Having been an ardent follower of this author’s crime fiction in the Dublin Series, I was very excited indeed to hear she was publishing a stand-alone novel. It would be so easy to say this is different to that series but since one of the things I’ve enjoyed most about this author’s books is the fact that each one had a unique feel which sets it apart from most crime fiction series.
This book does however focus perhaps more on the psychological aspects of crime than her previous novels with a house also playing the part of centre stage.
Happy go-lucky Toby has had an easy ride of life and when things have gone wrong he has used his charm or has been rescued by a hefty dose of luck. Life is good until he is attacked by burglars in his flat and is hospitalised. The result is that Toby is broken, both mentally and physically. With his elderly uncle Hugo being in failing health the family decide that as a temporary measure Toby should move in to keep him company. This works well returning Toby to his seemingly idyllic childhood in the Irish ancestral home and his very fond memories of time spent with his two cousins under the less than watchful eye of their batchelor uncle while their parents went off and made merry over the summers of their youth.
Anyway there is Toby coming to terms with a brutal attack, the loss of ‘himself’ and at the same time staring death in the face as the cancer that has taken up residence in his uncle’s body makes the loss of this important man inevitable. Then a skull is found by his young niece and nephew in the hollow of the wych elm in the garden bringing a whole different kind of horror to their door.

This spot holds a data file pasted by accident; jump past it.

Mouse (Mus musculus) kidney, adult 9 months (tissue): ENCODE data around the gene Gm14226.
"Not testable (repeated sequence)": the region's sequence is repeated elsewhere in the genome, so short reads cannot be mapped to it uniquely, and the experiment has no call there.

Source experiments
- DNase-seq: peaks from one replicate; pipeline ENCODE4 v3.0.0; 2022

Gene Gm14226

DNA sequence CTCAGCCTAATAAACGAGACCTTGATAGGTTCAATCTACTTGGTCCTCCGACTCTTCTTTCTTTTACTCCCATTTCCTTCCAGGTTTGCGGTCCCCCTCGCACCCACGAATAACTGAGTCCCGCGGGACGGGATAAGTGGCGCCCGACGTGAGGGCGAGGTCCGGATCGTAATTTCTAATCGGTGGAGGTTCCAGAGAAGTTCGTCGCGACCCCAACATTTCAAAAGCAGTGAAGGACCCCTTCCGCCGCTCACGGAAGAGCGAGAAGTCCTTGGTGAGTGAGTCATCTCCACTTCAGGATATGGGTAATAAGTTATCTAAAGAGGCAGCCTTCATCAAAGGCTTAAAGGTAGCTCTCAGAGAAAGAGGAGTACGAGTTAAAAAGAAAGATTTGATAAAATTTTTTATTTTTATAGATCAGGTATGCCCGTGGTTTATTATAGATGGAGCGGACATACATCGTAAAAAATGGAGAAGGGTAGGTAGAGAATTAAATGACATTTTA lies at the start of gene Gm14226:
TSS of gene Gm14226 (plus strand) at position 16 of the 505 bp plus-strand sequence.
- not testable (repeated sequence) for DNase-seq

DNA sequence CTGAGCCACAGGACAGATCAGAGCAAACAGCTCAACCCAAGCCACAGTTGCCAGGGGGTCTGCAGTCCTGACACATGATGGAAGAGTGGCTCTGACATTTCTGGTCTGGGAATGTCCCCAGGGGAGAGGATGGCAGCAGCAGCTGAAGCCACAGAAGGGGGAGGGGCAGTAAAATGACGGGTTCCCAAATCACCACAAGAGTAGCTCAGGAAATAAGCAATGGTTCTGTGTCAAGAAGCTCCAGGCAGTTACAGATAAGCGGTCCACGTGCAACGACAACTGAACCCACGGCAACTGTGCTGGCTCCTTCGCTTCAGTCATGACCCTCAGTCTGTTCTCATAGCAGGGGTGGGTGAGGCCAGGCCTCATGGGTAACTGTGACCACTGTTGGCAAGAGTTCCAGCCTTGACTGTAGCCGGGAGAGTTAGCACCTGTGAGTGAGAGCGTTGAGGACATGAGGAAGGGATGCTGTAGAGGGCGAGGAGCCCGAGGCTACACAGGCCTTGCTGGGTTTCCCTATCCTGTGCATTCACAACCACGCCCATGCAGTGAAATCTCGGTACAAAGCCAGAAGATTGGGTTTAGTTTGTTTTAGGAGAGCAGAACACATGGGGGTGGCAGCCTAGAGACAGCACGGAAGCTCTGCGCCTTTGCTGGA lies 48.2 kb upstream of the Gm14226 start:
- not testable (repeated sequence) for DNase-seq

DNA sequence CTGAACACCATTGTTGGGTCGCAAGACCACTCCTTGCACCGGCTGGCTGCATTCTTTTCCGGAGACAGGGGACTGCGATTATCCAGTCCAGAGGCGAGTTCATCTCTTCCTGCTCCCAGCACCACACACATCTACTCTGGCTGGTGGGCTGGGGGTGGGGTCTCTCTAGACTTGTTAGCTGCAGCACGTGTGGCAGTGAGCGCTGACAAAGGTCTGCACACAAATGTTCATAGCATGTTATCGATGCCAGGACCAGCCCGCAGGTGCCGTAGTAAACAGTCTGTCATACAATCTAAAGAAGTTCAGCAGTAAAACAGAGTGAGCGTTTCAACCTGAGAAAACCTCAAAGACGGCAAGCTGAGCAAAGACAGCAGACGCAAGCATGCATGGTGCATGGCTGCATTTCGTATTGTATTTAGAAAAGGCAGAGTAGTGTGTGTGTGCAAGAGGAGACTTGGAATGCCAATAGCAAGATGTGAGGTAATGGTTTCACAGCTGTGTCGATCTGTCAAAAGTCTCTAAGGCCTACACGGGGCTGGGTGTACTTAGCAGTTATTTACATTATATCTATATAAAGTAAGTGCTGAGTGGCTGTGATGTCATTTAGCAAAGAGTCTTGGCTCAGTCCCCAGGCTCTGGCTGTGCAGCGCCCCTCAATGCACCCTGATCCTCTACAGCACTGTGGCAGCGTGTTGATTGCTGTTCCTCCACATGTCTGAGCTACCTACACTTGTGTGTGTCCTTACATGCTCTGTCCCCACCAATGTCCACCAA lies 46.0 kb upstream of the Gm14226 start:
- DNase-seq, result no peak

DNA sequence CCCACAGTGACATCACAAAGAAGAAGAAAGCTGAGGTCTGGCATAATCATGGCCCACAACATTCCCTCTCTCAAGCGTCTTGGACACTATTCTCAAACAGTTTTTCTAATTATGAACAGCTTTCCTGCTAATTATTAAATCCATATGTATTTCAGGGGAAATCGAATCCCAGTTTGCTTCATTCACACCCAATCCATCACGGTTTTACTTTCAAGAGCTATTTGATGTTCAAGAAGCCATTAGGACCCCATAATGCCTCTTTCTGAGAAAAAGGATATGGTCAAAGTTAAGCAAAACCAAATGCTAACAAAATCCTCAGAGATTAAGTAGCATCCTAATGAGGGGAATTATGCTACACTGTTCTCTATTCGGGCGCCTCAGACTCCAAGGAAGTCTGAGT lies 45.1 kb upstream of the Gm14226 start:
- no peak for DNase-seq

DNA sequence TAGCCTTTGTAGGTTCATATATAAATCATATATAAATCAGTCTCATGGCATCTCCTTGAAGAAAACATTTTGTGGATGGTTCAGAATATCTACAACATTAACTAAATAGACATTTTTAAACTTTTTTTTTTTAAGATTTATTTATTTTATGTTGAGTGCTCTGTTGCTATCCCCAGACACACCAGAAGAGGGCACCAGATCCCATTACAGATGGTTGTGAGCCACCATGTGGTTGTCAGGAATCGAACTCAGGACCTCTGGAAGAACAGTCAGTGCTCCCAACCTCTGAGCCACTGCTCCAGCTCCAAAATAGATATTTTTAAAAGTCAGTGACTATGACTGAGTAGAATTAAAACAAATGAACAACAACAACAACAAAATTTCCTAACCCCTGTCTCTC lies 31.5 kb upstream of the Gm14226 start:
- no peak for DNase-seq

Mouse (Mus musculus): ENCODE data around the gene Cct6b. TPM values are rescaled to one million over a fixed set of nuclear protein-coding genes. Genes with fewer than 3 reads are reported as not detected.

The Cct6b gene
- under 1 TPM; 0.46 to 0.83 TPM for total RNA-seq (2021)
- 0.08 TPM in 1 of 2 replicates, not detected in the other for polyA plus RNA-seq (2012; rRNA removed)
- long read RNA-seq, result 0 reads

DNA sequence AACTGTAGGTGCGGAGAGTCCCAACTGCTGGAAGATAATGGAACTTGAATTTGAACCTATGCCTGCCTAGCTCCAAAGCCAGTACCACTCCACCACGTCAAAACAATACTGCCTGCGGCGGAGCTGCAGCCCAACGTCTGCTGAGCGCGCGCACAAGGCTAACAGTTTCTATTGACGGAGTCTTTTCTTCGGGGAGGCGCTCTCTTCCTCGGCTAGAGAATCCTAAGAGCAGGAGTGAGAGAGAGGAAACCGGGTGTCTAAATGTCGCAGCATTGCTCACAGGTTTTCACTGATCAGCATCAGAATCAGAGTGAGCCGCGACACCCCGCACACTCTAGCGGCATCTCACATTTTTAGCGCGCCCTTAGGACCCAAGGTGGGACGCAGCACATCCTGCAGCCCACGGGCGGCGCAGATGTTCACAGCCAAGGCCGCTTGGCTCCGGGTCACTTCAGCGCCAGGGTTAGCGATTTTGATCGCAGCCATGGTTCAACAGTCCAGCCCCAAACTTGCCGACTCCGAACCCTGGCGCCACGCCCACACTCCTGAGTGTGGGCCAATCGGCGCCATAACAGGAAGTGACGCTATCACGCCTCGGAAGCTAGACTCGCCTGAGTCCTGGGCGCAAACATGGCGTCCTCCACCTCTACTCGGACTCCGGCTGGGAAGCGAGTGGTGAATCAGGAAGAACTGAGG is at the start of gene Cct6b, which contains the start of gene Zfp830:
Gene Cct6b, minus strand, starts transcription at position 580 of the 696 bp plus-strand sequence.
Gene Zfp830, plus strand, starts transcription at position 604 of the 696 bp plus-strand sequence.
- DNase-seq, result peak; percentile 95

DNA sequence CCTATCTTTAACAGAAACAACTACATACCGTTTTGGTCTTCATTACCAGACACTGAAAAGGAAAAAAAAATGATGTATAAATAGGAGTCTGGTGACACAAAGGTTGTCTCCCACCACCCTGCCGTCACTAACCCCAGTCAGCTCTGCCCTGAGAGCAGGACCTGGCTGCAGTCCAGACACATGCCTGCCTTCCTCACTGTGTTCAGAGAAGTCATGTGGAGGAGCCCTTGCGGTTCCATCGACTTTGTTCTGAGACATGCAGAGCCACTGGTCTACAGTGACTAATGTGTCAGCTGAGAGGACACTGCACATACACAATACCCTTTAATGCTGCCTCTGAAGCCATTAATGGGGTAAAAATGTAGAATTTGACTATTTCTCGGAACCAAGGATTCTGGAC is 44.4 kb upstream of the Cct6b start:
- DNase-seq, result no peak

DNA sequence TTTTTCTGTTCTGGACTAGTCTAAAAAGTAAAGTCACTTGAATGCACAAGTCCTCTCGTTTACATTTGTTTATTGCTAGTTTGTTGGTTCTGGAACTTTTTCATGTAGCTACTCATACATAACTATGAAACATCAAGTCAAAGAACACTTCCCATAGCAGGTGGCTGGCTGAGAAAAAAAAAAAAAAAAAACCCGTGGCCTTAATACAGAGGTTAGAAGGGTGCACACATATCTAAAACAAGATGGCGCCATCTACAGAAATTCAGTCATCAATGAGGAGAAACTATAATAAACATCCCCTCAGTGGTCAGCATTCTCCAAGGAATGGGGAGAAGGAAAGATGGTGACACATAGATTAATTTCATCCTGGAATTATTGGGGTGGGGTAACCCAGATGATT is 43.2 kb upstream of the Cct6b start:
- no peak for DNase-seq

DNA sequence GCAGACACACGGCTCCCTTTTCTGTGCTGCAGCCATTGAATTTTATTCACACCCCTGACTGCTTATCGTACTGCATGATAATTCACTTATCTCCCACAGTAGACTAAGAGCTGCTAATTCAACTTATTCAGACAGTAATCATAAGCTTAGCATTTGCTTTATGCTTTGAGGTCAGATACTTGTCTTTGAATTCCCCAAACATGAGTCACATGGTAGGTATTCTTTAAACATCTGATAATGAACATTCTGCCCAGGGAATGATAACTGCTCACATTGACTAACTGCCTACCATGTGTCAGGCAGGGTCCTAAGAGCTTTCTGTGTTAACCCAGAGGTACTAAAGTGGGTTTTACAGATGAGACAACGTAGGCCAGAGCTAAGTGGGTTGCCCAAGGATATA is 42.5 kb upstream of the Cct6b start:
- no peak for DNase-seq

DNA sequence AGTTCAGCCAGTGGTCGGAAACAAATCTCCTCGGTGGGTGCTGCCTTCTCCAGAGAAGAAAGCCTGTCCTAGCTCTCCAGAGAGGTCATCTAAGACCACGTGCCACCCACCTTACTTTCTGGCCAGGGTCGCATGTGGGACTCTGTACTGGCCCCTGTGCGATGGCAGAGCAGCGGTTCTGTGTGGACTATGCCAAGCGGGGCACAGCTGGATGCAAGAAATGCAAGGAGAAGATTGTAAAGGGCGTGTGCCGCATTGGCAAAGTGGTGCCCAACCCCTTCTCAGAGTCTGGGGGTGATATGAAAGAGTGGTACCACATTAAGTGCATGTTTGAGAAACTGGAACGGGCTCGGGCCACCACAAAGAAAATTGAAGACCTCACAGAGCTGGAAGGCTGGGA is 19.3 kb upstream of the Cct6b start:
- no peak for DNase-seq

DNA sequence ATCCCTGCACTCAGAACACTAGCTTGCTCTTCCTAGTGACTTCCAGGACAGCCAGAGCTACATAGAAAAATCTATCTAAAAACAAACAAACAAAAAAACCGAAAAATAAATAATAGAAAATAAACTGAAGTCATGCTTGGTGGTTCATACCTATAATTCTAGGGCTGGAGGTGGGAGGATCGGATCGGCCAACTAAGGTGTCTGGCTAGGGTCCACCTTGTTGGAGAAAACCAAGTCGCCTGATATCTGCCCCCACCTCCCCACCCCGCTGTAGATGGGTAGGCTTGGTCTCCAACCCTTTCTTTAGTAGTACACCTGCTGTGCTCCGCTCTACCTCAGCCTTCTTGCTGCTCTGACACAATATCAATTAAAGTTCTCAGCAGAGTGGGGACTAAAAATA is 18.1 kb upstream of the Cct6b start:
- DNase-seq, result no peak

This is a long book and one that has an entirely different feel to many that the term psychological sums up. It is slow moving, our chief protagonist Toby is presented as something quite easy to grasp but equal to any mystery concerning bodies stashed in a tree Toby is left to unravel the mysteries of his own past. He is forced to examine his blindness to the injustice that seemingly ravaged around him without his registering it on any level. This is a modern tale in the sense that it concentrates on the social concerns that perhaps only the privileged in life can afford to focus on. I have to admit I did struggle a little because in many ways this book is an attack on the main protagonist with his easy privileged life, son to two professionals, never a worry in his life being knocked because his life wasn’t awful. It isn’t just that he is privileged in the way that he had enough food or warmth or clothes, but his privilege is further emphasised because he wasn’t a minority in terms of his gender or his sexuality. His crime it seems is that he didn’t recognise, as a child, that others got bullied for such things. I have to admit the strident tone adopted around this strand of the story did at times cause me to question the reasoning behind it, thereby pulling me out of what is a complex and interesting story.
This is a book that truly stands outside the norms of crime fiction because it is a book about people and society and the beliefs we tell ourselves and each other. The visible and the invisible both are uncovered by Toby our narrator through his own particular journey in search of the truth.
I’d like to say a belated thank you to the publishers Penguin Books UK who allowed me to read a copy of The Wych Elm ahead of publication of this edition of 21 February 2019, although it is possible to get a copy of the same book named The Witch Elm in the UK already. Confused? Yes, me too!